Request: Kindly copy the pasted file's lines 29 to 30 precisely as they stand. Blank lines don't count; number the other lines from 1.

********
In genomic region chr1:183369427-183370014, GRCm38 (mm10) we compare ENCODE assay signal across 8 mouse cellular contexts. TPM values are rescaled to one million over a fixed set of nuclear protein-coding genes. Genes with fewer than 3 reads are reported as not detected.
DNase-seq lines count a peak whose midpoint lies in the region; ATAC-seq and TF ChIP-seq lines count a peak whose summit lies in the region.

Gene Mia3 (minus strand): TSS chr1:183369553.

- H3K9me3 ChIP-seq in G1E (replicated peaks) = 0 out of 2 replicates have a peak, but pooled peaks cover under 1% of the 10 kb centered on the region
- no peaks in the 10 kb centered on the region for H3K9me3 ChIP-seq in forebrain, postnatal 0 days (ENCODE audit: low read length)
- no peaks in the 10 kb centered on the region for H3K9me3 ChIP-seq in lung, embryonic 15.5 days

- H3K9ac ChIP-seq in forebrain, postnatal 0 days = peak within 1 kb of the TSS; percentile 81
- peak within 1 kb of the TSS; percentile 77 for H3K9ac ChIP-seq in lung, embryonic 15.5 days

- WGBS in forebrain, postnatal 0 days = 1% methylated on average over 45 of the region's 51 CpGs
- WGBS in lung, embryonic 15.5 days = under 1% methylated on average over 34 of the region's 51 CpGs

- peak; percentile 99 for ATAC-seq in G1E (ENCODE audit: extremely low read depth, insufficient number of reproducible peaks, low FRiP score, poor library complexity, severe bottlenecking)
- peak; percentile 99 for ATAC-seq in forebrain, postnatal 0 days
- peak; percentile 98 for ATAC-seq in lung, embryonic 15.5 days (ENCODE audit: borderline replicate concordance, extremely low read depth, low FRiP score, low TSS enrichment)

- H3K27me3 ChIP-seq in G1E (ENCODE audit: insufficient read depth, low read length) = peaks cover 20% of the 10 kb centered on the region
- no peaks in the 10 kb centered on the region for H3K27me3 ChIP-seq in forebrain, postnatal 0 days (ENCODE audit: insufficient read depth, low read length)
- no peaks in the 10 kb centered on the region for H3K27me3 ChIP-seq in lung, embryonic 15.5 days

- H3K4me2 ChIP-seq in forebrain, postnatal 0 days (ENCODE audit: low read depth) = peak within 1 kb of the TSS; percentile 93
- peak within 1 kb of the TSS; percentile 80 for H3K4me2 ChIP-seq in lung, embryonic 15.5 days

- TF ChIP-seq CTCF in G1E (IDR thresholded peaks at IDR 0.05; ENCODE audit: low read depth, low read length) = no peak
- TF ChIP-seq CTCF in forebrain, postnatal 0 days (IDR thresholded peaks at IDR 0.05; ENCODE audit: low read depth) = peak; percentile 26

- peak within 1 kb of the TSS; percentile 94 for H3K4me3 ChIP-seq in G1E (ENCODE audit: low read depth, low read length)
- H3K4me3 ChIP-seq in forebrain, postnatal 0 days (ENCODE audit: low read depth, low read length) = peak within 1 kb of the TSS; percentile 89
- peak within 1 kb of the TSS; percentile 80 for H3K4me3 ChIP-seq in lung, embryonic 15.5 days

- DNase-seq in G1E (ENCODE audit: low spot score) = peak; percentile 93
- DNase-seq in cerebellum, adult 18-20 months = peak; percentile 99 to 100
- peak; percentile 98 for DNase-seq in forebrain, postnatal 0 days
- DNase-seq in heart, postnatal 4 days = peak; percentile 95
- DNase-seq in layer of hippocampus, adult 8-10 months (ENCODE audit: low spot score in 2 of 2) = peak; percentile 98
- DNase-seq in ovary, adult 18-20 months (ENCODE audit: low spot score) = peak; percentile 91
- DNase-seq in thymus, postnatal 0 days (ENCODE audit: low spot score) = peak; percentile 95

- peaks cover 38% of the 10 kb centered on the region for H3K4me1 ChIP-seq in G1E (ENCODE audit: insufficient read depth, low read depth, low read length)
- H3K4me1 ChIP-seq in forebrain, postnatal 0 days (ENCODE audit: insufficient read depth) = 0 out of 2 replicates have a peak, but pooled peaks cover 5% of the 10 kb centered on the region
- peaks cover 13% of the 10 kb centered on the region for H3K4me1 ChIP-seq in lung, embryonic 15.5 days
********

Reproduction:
- DNase-seq in ovary, adult 18-20 months (ENCODE audit: low spot score) = peak; percentile 91
- DNase-seq in thymus, postnatal 0 days (ENCODE audit: low spot score) = peak; percentile 95